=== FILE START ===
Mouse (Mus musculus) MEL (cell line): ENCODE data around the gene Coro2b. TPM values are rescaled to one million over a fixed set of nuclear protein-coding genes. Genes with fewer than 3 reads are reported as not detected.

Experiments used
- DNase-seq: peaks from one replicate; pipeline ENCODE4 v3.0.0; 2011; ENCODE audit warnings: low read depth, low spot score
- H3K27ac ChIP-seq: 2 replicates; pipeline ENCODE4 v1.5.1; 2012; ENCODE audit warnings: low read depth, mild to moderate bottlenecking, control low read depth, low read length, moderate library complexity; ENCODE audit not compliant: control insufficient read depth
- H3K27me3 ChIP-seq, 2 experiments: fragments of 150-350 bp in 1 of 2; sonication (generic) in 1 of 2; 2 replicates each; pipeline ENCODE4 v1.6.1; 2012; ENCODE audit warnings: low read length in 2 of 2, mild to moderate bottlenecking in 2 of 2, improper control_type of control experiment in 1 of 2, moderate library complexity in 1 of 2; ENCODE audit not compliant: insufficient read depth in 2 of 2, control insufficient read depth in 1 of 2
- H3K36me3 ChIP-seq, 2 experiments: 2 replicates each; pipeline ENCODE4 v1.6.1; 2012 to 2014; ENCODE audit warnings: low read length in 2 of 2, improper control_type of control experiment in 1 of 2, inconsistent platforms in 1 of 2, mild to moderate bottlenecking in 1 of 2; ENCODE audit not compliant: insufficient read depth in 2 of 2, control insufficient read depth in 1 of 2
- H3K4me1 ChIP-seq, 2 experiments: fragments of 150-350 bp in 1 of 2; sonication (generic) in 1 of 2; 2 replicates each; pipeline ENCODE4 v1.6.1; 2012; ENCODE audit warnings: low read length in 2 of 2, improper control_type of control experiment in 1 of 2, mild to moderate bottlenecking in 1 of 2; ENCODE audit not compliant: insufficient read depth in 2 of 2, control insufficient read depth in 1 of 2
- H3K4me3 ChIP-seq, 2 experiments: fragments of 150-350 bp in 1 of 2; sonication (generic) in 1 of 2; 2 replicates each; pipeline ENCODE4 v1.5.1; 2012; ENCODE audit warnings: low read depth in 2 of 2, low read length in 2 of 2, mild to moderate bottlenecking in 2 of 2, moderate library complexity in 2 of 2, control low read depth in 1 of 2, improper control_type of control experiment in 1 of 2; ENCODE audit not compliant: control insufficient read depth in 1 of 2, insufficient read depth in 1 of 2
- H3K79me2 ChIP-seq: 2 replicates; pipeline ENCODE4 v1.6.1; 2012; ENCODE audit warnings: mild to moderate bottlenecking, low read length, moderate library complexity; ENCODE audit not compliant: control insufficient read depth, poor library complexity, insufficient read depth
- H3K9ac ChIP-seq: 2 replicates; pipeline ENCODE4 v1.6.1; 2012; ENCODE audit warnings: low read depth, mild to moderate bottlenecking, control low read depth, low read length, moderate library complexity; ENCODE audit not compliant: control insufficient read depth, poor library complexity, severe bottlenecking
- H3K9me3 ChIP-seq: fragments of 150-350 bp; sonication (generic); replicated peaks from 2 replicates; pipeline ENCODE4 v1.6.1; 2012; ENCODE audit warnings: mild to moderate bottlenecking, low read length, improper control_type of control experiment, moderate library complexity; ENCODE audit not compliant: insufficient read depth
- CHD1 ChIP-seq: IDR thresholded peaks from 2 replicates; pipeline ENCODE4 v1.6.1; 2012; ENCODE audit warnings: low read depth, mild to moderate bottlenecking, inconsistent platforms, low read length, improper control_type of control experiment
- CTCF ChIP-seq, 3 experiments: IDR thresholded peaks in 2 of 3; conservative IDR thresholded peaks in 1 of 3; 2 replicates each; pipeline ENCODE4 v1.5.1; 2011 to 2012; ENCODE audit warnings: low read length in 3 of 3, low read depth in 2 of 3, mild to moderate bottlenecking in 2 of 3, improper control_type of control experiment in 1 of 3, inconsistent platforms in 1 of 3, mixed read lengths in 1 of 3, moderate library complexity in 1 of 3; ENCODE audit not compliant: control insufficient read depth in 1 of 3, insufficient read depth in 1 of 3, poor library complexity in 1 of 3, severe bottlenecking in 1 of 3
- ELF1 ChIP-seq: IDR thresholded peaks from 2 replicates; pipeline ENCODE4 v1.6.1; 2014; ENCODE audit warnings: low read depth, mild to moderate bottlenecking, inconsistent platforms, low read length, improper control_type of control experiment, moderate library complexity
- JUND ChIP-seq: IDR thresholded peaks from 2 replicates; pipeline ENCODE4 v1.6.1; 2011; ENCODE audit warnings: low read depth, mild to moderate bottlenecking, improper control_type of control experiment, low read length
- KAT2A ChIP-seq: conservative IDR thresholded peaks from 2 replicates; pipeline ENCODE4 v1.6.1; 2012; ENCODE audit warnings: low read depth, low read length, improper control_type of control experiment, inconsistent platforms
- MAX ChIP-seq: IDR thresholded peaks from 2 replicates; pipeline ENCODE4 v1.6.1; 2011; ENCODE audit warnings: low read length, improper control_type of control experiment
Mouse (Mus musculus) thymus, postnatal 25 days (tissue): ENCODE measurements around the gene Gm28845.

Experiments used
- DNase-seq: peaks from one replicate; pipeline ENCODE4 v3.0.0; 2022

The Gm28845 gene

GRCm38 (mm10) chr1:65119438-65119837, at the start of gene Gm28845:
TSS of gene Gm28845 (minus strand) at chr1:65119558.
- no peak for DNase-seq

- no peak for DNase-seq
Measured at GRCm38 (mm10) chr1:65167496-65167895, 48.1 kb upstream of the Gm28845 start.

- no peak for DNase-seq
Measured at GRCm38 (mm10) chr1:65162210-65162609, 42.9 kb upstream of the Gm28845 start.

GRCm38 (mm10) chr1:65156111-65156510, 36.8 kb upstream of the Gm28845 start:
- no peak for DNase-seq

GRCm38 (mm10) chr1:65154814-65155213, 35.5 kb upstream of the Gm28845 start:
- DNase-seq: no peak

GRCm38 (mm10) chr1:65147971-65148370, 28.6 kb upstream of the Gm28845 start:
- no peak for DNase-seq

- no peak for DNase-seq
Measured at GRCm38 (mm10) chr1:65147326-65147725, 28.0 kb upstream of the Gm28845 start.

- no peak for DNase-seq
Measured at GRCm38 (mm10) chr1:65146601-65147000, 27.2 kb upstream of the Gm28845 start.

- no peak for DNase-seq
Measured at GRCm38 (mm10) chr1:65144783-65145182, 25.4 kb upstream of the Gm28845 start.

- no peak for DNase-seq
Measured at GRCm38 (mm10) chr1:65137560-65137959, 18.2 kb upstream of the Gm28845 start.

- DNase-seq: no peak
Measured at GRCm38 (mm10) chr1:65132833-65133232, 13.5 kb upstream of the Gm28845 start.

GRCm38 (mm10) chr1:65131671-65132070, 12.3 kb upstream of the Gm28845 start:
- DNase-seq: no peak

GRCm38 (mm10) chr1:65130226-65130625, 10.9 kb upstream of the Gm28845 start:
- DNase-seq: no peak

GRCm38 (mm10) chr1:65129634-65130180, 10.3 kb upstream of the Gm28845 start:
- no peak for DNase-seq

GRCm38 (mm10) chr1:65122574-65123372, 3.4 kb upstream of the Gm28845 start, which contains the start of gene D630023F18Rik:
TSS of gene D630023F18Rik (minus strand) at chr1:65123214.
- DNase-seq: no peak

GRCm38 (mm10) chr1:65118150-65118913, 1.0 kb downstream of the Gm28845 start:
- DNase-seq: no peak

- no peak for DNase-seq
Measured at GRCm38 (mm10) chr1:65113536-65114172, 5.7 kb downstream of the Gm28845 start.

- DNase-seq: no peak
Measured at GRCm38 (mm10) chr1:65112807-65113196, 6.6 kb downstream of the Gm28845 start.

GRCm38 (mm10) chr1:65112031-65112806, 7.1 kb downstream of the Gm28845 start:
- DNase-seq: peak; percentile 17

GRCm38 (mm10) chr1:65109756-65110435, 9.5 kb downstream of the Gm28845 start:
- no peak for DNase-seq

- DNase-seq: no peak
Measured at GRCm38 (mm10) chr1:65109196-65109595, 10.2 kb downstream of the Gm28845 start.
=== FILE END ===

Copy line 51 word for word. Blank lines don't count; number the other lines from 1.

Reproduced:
GRCm38 (mm10) chr1:65122574-65123372, 3.4 kb upstream of the Gm28845 start, which contains the start of gene D630023F18Rik: